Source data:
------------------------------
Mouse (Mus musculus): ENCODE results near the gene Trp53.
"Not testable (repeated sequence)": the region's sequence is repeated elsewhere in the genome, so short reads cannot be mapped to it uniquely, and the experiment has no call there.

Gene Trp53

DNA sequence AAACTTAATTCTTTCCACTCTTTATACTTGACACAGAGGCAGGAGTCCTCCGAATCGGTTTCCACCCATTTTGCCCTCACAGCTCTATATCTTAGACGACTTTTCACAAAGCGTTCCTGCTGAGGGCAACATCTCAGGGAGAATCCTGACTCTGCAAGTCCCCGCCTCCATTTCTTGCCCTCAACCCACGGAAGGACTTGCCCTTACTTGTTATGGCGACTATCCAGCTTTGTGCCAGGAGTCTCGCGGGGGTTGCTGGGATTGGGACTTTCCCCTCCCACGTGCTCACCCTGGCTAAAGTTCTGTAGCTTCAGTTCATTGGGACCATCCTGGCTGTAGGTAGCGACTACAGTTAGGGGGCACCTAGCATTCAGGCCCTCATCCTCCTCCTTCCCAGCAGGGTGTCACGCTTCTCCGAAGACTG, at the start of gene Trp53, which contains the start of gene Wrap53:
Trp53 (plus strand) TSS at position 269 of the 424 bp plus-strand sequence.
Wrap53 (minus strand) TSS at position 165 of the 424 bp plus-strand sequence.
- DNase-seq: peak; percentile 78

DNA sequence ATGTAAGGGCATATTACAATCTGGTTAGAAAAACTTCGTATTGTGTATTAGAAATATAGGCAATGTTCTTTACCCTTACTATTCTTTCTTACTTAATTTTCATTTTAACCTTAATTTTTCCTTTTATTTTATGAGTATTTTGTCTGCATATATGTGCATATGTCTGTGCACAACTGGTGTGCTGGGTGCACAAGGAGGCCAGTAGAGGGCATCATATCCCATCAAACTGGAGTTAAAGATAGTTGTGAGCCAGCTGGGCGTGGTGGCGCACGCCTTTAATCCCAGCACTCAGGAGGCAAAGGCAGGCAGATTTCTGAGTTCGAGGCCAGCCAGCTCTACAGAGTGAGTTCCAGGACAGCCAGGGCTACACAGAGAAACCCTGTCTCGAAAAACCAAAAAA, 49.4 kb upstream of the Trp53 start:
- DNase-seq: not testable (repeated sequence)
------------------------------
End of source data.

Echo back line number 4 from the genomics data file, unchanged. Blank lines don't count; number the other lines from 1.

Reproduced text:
DNA sequence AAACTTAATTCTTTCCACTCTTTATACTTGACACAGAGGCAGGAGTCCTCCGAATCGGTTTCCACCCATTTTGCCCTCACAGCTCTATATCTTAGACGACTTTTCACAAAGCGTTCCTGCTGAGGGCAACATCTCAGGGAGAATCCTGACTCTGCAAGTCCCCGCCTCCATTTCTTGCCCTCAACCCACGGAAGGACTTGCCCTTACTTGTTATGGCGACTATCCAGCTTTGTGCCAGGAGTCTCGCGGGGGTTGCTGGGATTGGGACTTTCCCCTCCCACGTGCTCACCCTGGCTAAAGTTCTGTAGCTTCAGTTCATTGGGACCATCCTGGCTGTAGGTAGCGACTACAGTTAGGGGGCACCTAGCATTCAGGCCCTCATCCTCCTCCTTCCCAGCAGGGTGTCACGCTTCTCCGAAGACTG, at the start of gene Trp53, which contains the start of gene Wrap53: